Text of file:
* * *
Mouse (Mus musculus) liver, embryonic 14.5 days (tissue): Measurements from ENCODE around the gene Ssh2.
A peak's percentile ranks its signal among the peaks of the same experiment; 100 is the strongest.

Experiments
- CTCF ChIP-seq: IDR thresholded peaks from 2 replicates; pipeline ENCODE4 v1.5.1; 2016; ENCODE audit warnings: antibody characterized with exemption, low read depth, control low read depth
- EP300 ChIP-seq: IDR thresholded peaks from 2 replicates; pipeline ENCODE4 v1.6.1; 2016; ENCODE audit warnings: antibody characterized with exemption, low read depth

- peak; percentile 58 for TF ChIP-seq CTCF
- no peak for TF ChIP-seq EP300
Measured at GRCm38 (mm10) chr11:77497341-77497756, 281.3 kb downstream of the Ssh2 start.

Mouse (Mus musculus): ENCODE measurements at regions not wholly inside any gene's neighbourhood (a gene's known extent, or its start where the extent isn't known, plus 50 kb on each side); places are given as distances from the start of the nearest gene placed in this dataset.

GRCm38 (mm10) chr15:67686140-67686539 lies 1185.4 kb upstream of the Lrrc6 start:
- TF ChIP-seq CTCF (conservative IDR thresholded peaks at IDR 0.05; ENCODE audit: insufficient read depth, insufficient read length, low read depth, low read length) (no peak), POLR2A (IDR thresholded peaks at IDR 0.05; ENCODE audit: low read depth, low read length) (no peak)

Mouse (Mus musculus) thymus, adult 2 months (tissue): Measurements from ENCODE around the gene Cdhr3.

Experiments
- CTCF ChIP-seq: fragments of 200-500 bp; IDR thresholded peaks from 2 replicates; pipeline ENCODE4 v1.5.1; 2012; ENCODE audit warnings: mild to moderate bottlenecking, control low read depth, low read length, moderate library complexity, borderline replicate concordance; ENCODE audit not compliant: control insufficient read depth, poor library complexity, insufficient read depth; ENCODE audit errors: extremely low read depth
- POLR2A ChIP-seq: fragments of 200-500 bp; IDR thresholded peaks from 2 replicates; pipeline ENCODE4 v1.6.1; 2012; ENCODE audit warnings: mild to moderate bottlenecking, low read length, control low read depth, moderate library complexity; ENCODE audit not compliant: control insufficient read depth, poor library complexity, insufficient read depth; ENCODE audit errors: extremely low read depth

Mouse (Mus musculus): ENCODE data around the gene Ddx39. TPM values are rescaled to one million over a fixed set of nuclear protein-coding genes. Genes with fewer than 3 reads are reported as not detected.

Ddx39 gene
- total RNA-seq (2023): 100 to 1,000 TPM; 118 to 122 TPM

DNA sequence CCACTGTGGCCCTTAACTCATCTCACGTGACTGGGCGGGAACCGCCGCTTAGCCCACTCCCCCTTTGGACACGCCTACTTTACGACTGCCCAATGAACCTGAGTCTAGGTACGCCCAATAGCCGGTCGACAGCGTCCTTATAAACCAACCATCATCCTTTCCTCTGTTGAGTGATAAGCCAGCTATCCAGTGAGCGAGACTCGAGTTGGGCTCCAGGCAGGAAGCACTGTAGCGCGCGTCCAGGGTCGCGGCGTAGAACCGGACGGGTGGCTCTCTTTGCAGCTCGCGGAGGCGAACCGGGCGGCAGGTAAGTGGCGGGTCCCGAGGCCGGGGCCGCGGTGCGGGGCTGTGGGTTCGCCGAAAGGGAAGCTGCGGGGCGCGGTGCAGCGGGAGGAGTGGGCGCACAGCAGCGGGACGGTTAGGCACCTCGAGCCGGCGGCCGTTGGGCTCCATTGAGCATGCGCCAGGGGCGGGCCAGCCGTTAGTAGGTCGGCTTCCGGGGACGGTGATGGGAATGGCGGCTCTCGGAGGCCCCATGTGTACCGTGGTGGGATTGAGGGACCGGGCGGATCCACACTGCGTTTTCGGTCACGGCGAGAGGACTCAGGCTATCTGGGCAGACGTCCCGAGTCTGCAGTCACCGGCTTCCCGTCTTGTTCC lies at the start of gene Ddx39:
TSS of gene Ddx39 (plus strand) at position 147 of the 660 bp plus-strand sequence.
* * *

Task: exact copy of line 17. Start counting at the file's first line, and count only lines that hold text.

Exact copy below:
Ddx39 gene